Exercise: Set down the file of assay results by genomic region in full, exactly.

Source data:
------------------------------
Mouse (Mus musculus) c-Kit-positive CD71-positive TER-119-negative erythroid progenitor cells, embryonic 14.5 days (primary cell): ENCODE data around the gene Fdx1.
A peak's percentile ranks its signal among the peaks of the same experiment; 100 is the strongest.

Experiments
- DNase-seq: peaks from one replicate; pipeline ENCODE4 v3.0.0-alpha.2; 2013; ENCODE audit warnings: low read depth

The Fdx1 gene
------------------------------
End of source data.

Mouse (Mus musculus) c-Kit-positive CD71-positive TER-119-negative erythroid progenitor cells, embryonic 14.5 days (primary cell): ENCODE data around the gene Fdx1.
A peak's percentile ranks its signal among the peaks of the same experiment; 100 is the strongest.

Experiments
- DNase-seq: peaks from one replicate; pipeline ENCODE4 v3.0.0-alpha.2; 2013; ENCODE audit warnings: low read depth

The Fdx1 gene